This is part of a writing I did some time ago about a solo trip I took to Arizona in 2018. Read part 2 here.
My third day in Arizona is all about the Grand Canyon. I've been here before but it was a few years ago and the weather was not cooperative. I wake up fairly early and pack my hiking bag with my gear, fill my water bottles from the provided disposable bottles in the fridge of my Airbnb and I load up into the car.
It's about another hour and a half drive to the Grand Canyon from where I'm staying and I want to maximize my time there. I head out while it's still early, and as I approach the park entrance, I join the lines of cars waiting to get through the gates. Finally, I pull up, pay my admission, and I'm on my way. I find parking, load up my backpack, and start following the signs to the rim.
When I was here before, the canyon was obscured by fog and I never got a good view. Not so today. As I get my first glimpse, I'm absolutely floored by the beauty and the scale of it. I take pictures throughout the day but most do not even close to capturing what I really saw.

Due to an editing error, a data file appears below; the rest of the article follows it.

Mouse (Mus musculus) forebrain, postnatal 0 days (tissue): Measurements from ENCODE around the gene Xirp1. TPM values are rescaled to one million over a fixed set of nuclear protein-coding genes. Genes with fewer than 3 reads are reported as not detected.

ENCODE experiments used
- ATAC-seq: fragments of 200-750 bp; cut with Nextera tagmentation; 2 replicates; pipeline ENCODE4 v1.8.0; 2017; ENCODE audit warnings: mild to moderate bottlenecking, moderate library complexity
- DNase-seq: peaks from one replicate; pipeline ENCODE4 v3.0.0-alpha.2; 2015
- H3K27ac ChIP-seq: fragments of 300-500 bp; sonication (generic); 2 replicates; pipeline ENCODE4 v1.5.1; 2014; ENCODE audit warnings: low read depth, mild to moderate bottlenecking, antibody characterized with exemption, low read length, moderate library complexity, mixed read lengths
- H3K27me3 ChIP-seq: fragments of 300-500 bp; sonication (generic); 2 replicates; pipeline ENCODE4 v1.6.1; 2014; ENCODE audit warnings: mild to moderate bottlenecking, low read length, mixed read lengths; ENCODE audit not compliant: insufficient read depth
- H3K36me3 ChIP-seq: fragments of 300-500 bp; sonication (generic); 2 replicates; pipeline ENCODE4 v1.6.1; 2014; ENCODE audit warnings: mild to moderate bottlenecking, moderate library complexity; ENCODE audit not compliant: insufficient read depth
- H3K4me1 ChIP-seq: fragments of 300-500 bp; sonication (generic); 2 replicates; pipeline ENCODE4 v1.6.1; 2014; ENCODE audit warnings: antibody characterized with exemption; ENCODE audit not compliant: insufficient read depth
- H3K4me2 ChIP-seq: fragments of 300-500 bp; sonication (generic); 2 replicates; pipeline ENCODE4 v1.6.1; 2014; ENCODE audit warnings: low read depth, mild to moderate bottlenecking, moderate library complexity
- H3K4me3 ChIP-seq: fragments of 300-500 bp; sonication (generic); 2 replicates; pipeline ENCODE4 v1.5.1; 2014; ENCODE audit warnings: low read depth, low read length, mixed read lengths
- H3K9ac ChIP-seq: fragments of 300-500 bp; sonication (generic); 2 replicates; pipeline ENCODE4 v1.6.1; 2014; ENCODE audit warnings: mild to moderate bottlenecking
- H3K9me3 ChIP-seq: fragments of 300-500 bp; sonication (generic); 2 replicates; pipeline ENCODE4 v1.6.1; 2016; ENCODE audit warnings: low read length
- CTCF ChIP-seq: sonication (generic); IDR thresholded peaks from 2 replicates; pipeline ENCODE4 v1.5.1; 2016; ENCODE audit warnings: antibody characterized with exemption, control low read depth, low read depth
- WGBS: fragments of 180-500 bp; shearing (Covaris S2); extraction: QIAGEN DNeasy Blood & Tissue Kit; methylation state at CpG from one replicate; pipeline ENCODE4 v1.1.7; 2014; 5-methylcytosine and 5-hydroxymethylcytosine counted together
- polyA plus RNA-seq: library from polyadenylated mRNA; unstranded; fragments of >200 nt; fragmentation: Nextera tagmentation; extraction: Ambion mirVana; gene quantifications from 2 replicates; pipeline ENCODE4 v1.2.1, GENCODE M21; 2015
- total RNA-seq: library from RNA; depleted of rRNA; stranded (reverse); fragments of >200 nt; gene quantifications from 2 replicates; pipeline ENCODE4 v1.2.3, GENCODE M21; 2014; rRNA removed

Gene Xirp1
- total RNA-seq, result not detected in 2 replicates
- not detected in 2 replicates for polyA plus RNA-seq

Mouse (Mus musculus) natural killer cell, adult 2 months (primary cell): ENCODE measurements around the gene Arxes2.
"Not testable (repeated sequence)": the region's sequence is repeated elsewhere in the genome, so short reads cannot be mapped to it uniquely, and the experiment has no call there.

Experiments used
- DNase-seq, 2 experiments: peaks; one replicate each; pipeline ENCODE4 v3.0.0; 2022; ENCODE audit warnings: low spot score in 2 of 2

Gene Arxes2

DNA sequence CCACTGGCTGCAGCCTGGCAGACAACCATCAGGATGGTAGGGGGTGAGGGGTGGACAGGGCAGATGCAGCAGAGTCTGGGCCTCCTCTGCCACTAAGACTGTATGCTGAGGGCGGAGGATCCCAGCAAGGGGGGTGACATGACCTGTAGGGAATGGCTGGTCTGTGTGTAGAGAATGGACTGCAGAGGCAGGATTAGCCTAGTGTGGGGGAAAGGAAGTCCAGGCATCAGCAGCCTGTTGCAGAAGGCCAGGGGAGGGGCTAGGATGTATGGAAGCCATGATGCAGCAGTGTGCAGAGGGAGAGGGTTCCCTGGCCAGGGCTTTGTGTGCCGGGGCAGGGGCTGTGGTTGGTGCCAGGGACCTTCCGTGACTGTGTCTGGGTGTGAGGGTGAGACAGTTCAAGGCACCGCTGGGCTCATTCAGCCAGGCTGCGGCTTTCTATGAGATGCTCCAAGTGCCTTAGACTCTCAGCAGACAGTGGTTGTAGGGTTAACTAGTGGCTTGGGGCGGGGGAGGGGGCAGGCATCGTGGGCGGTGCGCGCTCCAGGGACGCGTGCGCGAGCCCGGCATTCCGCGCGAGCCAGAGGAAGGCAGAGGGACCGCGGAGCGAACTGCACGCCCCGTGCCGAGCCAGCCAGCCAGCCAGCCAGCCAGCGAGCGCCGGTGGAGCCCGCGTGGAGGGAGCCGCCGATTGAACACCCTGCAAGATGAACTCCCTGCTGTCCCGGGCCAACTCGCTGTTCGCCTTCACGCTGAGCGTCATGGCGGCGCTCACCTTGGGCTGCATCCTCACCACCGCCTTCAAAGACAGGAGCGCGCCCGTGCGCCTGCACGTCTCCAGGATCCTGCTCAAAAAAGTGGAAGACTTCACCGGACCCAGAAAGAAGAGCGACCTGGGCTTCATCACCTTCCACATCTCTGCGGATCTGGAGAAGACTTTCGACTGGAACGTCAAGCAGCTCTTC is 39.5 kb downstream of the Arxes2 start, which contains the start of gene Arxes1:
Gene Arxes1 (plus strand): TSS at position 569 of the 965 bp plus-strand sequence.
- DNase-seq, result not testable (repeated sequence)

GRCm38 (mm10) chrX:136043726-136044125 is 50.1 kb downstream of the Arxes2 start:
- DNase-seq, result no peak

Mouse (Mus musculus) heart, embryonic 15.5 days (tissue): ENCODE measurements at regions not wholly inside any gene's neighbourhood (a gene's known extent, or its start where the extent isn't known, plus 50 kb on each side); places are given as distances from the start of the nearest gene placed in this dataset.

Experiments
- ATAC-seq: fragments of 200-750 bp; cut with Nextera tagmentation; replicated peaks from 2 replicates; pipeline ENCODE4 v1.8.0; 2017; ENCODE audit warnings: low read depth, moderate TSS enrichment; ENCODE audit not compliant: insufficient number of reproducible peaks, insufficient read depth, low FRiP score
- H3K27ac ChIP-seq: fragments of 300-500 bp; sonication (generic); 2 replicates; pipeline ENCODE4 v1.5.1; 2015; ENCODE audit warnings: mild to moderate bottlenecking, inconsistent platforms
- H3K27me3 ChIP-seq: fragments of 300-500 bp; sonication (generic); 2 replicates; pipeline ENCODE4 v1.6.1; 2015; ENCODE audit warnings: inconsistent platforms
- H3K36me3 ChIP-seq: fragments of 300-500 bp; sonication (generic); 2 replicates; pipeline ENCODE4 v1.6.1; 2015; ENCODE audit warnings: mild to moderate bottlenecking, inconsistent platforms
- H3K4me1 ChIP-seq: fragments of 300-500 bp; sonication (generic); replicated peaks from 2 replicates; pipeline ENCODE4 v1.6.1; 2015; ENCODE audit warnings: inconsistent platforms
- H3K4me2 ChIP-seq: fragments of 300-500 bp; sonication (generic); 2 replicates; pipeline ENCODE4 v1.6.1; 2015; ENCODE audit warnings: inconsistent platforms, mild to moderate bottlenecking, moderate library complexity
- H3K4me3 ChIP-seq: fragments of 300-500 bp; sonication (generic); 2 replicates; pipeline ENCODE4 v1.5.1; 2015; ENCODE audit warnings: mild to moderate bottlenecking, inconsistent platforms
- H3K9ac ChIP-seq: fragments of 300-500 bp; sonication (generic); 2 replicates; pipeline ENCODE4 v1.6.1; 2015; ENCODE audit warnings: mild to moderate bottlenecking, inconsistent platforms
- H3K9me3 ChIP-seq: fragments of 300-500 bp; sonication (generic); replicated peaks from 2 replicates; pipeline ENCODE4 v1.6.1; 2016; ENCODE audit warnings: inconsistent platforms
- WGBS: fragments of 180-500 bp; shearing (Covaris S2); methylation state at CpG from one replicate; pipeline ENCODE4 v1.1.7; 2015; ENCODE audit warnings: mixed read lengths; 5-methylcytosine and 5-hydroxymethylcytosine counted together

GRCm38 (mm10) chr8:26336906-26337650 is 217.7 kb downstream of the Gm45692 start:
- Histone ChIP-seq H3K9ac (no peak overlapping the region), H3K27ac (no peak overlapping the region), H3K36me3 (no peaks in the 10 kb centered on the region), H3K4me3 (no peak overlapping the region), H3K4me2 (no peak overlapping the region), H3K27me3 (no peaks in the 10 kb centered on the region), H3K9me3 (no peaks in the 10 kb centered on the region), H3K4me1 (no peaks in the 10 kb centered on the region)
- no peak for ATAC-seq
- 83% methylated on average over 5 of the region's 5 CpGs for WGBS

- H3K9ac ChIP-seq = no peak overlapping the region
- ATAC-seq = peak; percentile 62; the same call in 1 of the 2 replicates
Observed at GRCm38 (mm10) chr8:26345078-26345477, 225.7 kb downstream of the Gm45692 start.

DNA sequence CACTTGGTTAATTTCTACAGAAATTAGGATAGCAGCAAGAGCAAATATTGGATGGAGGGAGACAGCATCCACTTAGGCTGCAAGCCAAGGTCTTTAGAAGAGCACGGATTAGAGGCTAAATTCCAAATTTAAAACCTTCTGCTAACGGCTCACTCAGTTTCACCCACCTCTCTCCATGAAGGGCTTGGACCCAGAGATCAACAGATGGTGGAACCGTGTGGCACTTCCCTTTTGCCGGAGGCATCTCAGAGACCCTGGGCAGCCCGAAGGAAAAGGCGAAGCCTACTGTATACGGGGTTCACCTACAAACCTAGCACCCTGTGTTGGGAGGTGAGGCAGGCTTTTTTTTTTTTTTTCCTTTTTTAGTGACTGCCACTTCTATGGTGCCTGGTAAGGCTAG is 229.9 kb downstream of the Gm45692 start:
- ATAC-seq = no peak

I spend several hours making my way slowly along the rim with the crowds of other tourists. I chat with a few, and fight my way out to the overlooks with the rest. One such overlook is closed and I can see a large section of the railing is missing. I wonder if anyone fell in. I certainly see a lot of foolish people who seem to be asking to fall in: wandering out on unstable looking outcrops and jumping up and down to get the perfect Instagram shot. I cringe waiting for one to lose their balance and topple over.
I continue on along the rim and encounter a young girl being pushed in a stroller by her parents. She is wailing and bawling just as loud as she can. I can't understand how anyone can be so upset in such a beautiful place. At one point, I am asked by a young Asian man, who looks to be around my age, to take his photo in front of the canyon. I oblige, and in return, he does the same for me. The weather is fantastic and I can see all the way to the other side of the canyon.